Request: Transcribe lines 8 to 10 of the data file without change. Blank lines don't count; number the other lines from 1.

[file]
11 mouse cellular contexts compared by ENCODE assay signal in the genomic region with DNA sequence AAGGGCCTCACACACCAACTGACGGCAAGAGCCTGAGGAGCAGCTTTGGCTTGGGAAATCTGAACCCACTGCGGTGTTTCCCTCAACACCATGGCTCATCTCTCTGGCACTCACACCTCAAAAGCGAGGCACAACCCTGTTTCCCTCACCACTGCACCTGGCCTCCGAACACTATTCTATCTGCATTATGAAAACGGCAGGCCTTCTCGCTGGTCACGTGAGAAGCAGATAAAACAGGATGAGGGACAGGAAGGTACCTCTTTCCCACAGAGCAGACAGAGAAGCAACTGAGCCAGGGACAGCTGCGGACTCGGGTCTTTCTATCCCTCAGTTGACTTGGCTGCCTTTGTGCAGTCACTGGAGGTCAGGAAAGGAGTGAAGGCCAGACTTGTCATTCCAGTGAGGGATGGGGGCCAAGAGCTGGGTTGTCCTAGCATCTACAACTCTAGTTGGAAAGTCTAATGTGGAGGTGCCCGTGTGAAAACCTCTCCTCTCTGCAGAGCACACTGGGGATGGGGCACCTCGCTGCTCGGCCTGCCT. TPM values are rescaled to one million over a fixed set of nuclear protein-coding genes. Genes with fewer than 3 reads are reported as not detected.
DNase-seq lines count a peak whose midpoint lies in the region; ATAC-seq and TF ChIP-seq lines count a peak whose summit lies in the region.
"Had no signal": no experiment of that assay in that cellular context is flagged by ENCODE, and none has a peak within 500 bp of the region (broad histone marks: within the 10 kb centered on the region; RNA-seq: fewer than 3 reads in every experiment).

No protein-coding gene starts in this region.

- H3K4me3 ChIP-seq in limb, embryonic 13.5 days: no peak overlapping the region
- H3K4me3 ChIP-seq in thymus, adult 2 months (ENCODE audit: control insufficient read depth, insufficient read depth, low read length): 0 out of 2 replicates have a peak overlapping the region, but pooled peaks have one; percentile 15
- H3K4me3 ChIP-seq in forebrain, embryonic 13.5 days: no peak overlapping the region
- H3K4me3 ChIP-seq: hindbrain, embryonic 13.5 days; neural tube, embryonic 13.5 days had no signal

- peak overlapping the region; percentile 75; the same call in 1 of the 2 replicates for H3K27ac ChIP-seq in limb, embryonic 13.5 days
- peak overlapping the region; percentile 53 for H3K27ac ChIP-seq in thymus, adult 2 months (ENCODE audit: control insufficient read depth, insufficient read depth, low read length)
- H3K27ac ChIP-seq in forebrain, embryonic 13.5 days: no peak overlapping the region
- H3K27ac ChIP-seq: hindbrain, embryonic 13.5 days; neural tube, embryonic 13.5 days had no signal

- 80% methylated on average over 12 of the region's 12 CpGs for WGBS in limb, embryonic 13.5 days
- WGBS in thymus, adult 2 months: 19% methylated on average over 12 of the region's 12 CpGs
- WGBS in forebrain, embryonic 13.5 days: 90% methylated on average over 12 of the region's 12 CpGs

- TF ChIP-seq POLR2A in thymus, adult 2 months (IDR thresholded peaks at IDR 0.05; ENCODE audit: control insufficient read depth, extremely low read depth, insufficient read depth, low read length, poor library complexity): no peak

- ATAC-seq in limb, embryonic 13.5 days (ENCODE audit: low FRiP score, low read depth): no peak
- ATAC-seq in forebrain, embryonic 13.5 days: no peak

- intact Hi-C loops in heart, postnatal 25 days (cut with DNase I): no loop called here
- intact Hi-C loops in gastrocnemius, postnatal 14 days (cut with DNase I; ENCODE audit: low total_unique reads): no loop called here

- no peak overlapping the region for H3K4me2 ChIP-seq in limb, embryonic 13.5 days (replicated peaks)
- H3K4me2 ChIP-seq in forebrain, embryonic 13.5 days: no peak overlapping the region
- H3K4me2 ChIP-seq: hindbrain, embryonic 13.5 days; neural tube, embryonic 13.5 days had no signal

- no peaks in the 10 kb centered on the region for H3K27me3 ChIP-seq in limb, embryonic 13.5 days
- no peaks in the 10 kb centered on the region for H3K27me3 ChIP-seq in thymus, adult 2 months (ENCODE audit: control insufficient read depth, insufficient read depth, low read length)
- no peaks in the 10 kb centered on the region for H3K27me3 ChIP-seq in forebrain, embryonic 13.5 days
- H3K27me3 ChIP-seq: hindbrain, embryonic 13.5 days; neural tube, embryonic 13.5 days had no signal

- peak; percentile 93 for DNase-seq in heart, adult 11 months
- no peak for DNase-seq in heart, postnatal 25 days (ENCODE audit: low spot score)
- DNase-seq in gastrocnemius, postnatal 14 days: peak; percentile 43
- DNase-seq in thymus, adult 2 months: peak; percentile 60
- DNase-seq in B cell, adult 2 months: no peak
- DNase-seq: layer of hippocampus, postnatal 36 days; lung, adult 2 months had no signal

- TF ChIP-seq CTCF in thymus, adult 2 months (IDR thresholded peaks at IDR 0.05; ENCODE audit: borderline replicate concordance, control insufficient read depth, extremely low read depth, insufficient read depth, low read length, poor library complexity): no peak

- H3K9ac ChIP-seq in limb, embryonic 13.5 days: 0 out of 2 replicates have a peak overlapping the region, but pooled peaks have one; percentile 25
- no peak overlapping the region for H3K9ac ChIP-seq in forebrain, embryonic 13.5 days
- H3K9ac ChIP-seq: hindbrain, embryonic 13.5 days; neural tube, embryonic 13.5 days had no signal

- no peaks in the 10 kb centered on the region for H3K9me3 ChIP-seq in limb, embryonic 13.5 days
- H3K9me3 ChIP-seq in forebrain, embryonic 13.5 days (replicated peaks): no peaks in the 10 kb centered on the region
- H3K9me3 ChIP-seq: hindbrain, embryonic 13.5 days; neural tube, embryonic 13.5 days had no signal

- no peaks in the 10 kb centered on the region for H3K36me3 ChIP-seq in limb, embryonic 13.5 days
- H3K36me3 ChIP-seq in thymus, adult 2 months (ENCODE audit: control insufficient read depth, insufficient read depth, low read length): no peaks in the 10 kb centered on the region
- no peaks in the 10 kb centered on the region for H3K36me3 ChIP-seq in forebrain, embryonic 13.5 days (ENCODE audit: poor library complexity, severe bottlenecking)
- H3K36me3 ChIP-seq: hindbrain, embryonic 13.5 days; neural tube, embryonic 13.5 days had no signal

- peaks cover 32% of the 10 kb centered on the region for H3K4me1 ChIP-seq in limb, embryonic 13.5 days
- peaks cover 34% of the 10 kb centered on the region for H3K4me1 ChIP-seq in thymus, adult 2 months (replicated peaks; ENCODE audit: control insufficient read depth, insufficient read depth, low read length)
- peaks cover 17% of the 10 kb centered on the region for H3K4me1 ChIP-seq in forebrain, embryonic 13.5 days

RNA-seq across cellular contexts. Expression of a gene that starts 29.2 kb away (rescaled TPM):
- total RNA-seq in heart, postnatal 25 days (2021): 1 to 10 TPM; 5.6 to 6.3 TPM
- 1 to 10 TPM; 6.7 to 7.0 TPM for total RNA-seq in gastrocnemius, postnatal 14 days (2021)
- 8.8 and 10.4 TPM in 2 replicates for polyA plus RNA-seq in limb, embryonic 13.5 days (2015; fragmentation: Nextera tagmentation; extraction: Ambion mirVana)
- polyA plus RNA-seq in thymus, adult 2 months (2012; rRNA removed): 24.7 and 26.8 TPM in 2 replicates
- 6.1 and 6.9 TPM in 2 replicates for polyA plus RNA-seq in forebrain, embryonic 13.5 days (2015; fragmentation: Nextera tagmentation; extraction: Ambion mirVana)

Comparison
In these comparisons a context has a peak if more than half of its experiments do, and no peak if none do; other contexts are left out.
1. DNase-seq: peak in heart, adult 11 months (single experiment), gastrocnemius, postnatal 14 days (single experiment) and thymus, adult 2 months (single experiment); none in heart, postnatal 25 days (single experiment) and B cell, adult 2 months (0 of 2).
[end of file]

- H3K4me3 ChIP-seq: hindbrain, embryonic 13.5 days; neural tube, embryonic 13.5 days had no signal

- peak overlapping the region; percentile 75; the same call in 1 of the 2 replicates for H3K27ac ChIP-seq in limb, embryonic 13.5 days
- peak overlapping the region; percentile 53 for H3K27ac ChIP-seq in thymus, adult 2 months (ENCODE audit: control insufficient read depth, insufficient read depth, low read length)